In the wake of last weekend’s Jordan Davis verdict—a Pyrrhic victory for many—two things are happening again. People are asking if U.S. courtrooms are effective sites of justice, and they’re feeling like their beliefs about the tragic fates of young, black and brown bodies in the criminal justice system have been reaffirmed. When a legal system offers imperfect justice or none at all, how do you “get right” after? Stepping into that void are artists whose missions aren’t simply to make art for art’s sake. Their battleground is popular culture not the courtroom and their trophies are hearts and minds.
“Having not been a judge or a witness who could’ve helped communicate what [Michael] Dunn did, my art is the only way I can give Jordan Davis justice,” says Colorado Springs-based visual artist Dareece Walker.
Davis’s likeness now joins 10 others in Walker’s newest work: “The Massacre of the Innocents.” The triptych, three 40-by-46 inches panels of 11 portraits, is a 21st century interpretation of the biblical infanticide ordered under King Herod and captured by 17th century painter, Peter Paul Rubens. Walker’s innocents are young men and women including Amadou Diallo and Rekia Boyd, all senselessly killed by racism, he says, within his short lifetime. Walker is 24.
“These shootings happen more than people know,” says Walker, who last year created a piece linking Trayvon Martin’s death with Emmett Till’s. “It’s the only way I can make these stories last longer than just one conversation.”
And long after the media trucks have left the courthouse parking lots, continuing the conversation among all Americans is what these mission-driven artists are after.
Following a standing-room-only December premiere and a successful run at the National Black Theater in Harlem, “Facing Our Truth: Short Plays on Trayvon, Race & Privilege,” is heading to Chicago’s Goodman Theatre in March. The series of 10-minute plays is the brainchild of Keith Josef Adkins, artistic director of The New Black Fest. He says theater is an ideal space for gathering everyone into a room to work through the emotions that surface during cultural flash points like the Dunn and Zimmerman trials. For “Facing our Truth” he purposely recruited a multiracial group of playwrights.
“We’re all representing different experiences but we’re there to talk about one thing affecting all of us,” Adkins says. “It is not just the black burden but everyone’s responsibility to navigate through racism and privilege.”
When the Dunn verdict came down, he admits that he didn’t want to know the details. “I felt like I already knew the details: [there’s] an institutional license to open fire on young black and brown youth.”
For Adkins, that perception didn’t start with the murder of Martin. It began in his own family.”My grandmother’s oldest brother was killed by the Klan,” he says.
As the family story goes, a young black man in a Georgia town reportedly stole molasses from the local store. The young man, hearing that he was being blamed, ran into the next county—the one in which Adkins’s family lived.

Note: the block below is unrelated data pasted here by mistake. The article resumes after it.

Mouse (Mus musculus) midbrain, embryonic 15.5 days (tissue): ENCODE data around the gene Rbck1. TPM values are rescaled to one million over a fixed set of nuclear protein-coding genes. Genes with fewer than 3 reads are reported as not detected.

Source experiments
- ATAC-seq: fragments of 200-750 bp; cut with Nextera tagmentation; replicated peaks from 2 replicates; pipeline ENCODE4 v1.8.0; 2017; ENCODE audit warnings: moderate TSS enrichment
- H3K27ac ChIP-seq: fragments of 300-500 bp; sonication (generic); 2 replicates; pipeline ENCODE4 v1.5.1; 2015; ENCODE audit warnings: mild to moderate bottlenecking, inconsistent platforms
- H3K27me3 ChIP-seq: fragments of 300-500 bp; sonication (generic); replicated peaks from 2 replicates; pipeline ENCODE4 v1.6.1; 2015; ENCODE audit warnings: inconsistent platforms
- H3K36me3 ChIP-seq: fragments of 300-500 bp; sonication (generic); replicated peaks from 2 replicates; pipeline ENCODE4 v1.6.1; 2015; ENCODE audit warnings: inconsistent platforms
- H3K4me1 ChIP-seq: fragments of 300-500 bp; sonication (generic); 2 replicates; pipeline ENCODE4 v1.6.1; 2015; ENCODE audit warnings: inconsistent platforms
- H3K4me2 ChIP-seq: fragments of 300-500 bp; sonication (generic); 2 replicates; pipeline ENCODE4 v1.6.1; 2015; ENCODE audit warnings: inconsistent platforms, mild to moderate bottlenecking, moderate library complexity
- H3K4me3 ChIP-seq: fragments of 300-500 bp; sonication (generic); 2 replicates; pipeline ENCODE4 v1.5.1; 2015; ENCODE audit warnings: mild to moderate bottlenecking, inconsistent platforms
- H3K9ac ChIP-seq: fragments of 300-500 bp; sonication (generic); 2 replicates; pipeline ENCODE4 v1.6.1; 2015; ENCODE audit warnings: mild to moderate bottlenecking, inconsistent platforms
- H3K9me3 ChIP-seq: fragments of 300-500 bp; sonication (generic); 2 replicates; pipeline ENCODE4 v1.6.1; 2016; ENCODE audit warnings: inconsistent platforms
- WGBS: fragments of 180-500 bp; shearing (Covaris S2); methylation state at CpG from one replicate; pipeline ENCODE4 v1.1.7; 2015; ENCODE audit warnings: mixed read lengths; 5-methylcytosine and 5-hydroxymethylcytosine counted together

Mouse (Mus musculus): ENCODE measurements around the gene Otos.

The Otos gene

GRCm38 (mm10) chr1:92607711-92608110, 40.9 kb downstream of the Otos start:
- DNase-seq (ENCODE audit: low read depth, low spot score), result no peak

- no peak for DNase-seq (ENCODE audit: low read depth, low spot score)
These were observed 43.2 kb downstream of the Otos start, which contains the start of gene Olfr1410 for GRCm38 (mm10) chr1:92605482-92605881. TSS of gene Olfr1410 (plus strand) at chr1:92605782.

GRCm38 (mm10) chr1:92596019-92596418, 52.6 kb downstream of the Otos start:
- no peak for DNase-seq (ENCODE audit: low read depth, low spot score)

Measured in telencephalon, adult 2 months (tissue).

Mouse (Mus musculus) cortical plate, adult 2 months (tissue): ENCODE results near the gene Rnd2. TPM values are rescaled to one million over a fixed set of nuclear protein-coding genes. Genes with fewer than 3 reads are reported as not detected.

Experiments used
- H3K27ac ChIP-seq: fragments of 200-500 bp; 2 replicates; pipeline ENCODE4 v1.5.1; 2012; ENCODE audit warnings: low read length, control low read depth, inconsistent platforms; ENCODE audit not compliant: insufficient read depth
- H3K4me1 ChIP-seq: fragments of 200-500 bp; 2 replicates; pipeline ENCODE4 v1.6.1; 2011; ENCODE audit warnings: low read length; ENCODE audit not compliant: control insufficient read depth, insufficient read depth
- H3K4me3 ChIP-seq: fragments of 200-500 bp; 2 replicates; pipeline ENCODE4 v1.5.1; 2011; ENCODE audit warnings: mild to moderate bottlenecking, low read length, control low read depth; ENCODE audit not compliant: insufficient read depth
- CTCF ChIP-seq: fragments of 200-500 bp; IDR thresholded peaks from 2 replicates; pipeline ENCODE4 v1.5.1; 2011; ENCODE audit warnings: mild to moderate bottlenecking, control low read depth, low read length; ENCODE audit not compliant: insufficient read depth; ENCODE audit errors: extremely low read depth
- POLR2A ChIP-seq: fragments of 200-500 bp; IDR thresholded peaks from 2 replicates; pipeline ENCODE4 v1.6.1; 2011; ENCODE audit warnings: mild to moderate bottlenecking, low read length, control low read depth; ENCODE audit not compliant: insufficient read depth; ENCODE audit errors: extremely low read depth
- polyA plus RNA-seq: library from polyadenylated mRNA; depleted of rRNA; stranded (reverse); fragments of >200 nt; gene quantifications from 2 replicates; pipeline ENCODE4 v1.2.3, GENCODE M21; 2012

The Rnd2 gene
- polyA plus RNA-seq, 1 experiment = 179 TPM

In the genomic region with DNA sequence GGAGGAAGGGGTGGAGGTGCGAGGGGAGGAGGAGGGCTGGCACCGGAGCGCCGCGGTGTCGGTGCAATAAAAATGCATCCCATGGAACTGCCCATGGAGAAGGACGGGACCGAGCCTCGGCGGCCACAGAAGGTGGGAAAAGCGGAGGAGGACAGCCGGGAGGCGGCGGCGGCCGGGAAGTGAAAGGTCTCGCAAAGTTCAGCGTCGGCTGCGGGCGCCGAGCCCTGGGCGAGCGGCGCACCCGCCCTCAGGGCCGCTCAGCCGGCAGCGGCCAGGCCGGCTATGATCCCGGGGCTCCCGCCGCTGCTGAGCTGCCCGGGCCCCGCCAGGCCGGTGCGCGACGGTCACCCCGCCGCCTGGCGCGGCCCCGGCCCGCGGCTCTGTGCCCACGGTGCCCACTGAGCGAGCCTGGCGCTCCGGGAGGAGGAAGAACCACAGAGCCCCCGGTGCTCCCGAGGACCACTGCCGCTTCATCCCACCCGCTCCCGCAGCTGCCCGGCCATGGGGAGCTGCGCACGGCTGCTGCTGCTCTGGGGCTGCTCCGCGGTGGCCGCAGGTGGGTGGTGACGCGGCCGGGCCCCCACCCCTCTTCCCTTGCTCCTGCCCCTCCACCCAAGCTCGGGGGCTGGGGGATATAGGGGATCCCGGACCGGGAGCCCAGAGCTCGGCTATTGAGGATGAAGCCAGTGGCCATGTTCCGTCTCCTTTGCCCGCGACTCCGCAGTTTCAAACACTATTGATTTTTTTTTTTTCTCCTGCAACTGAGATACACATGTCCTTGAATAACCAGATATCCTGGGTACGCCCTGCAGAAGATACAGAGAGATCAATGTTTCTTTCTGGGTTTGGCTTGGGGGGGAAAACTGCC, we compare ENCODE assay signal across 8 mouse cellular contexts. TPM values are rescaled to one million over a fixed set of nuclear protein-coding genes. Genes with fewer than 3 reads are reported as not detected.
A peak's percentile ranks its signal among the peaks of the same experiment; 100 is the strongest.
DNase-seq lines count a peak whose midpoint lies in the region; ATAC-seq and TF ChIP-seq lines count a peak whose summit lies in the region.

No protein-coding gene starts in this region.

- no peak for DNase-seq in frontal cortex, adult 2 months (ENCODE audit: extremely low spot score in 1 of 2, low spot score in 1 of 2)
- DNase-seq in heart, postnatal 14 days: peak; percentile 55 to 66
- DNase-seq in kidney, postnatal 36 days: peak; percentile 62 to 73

“They started going through the black community, going into people’s homes looking for this man,” Adkins says. “And my great-uncle refused to let them in. They came back later that night with the Klan, dragged him out of his house and hung him. All over some molasses. For me, there’s this ongoing narrative about the expendability and the hunting and profiling of young black male bodies.”
From his Seattle-area home, artist Kenneth Nation, who is white, arrives at Adkins’ conclusion in his own personal and present-day way. Nation’s nephew is half black.
“I saw my nephew through Trayvon Martin,” he says, “and it made me think of him and his hardships.”
Using Photoshop, Nation created a likeness of Martin that is intimate, detailed, soft and intentionally human. He wanted to focus on the loss of youth and optimism instead of dominant media images depicting Martin as a thug or, showing only his violent end. He also had another mission: He hoped his image would interrupt the heated rhetoric he was hearing on both sides of the Martin-Zimmerman ordeal.
Given the demographic changes underway in the country, Nation believes too much is at stake to not reconcile racial differences. “So many cultures are coming into the country,” Nation says. “I don’t think most [white] people realize how many immigrants have moved into the country and I don’t think we’re prepared or grown enough to accept all of this,” he says, pointing out that despite improvements racial animosity with African-Americans is still a problem.”I think a lot of people don’t want to accept the change.”
Whether folks are pushed or walk willingly to the table, artist-activist Ebony Golden says these difficult arts-mediated conversations around race and difference are happening all over the country.
Golden wrote and directed three of the plays in Adkins’ “Facing Our Truth.” When the Dunn verdict came down, she was in the middle of a weekend-long strategy session with artists and activists in the Midtown Arts Center in Jackson, Miss. “I was pissed off. I said, ‘Not this shit again,’” she says, referring the jury’s inability to rule on the lone charge for Jordan Davis’s murder.”The arts have always been the meeting place for folks to figure out how to work together under difficult conditions,” says Golden who also heads Betty’s Daughter Arts Collaborative, which helps communities like Jackson use the arts to encourage progressive policy change. But she cautions, working for the liberation of all people also means seeking out these conversations and accepting that, “you will be curated out of other spaces because of your ethics.”
Verdicts like Zimmerman’s and Dunn’s only intensify her focus. “If the arts can’t bring different folks together to explore hard topics and begin the process of coming up with solutions,” she says, “then we’re in trouble.”